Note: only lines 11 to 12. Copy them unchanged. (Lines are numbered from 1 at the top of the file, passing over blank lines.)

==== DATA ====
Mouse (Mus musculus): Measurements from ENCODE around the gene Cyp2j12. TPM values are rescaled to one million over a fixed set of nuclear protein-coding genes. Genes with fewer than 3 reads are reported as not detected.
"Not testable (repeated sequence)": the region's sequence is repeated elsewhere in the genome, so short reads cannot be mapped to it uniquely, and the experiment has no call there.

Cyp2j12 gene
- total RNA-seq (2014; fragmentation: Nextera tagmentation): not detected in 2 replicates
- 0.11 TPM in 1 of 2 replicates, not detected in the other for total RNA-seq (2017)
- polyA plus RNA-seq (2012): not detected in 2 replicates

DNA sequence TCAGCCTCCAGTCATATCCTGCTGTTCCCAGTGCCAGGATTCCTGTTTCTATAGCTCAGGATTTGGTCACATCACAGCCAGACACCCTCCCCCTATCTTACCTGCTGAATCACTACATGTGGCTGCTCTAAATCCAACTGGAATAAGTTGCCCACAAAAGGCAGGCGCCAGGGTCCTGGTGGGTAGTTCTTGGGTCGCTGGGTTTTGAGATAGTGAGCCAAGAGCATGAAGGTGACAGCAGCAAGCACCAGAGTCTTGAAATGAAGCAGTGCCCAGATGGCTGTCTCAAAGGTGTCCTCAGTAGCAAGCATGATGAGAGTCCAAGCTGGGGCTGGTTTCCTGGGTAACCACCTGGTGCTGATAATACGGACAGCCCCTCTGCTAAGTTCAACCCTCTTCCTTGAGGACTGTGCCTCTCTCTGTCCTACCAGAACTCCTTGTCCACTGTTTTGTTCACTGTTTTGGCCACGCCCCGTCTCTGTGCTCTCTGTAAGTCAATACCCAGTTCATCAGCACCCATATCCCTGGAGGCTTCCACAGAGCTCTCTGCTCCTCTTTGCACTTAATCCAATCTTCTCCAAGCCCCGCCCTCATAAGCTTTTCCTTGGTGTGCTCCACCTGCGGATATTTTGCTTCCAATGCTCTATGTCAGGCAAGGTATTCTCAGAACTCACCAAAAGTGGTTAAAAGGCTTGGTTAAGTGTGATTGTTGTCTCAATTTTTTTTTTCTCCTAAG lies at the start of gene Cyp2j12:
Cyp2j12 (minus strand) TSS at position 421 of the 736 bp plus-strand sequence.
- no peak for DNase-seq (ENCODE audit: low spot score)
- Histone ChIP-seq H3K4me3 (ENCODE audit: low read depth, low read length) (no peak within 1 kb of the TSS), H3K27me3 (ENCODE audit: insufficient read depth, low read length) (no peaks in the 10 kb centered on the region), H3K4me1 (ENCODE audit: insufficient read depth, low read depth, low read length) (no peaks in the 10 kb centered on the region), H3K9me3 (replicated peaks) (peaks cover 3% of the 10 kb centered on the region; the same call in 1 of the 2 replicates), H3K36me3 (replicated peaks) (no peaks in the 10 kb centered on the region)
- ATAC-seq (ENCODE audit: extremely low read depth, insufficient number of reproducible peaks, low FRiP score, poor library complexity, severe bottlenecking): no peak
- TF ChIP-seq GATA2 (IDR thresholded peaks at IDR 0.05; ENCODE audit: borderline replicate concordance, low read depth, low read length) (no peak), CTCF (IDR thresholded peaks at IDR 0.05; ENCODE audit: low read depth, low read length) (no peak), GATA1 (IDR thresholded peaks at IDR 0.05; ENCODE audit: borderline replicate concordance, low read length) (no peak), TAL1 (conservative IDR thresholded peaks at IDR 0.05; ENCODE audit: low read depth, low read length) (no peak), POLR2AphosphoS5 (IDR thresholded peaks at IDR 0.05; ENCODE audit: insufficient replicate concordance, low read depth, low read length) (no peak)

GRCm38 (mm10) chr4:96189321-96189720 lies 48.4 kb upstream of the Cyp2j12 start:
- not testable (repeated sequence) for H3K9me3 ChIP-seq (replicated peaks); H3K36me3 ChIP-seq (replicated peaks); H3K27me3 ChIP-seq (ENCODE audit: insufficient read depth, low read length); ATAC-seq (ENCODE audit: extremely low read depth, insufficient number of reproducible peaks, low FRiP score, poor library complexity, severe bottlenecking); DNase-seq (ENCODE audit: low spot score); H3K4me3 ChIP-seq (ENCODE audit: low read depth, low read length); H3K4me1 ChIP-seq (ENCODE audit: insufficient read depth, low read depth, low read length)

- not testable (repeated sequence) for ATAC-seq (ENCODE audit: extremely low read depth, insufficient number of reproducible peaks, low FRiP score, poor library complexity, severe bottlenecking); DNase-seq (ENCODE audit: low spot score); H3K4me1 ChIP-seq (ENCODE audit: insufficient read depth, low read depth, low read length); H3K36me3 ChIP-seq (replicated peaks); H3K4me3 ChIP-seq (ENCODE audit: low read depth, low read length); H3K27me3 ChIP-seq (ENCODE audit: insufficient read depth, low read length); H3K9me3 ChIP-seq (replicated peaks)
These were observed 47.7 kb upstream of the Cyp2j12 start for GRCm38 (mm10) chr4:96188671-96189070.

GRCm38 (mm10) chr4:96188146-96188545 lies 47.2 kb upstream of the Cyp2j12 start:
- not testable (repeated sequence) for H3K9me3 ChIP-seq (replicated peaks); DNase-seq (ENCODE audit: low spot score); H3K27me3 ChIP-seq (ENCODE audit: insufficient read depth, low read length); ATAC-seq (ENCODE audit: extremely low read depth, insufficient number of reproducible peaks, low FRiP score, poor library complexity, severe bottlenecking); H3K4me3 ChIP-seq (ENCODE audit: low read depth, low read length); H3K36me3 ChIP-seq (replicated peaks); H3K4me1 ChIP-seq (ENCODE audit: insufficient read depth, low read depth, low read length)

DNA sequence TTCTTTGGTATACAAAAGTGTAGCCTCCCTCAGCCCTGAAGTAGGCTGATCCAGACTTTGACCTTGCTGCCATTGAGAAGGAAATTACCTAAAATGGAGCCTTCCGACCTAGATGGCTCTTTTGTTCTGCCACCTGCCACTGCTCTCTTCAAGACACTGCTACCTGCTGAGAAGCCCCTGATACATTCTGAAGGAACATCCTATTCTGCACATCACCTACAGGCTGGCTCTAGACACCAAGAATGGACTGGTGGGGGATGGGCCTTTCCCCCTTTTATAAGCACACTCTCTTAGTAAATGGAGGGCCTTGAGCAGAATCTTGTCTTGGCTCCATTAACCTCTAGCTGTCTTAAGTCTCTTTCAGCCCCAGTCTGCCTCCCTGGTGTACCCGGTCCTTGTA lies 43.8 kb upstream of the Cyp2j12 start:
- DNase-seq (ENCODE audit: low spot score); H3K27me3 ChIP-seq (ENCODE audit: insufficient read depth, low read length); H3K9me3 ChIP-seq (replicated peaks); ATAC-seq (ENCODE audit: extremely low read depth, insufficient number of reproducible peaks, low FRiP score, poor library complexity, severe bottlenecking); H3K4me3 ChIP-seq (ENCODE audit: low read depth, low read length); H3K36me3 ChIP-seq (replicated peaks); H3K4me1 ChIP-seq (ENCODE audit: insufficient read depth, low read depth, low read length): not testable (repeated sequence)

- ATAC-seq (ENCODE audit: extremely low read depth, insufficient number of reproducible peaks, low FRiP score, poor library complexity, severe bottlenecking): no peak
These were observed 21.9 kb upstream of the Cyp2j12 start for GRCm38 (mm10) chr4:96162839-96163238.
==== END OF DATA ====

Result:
- ATAC-seq (ENCODE audit: extremely low read depth, insufficient number of reproducible peaks, low FRiP score, poor library complexity, severe bottlenecking): no peak
- TF ChIP-seq GATA2 (IDR thresholded peaks at IDR 0.05; ENCODE audit: borderline replicate concordance, low read depth, low read length) (no peak), CTCF (IDR thresholded peaks at IDR 0.05; ENCODE audit: low read depth, low read length) (no peak), GATA1 (IDR thresholded peaks at IDR 0.05; ENCODE audit: borderline replicate concordance, low read length) (no peak), TAL1 (conservative IDR thresholded peaks at IDR 0.05; ENCODE audit: low read depth, low read length) (no peak), POLR2AphosphoS5 (IDR thresholded peaks at IDR 0.05; ENCODE audit: insufficient replicate concordance, low read depth, low read length) (no peak)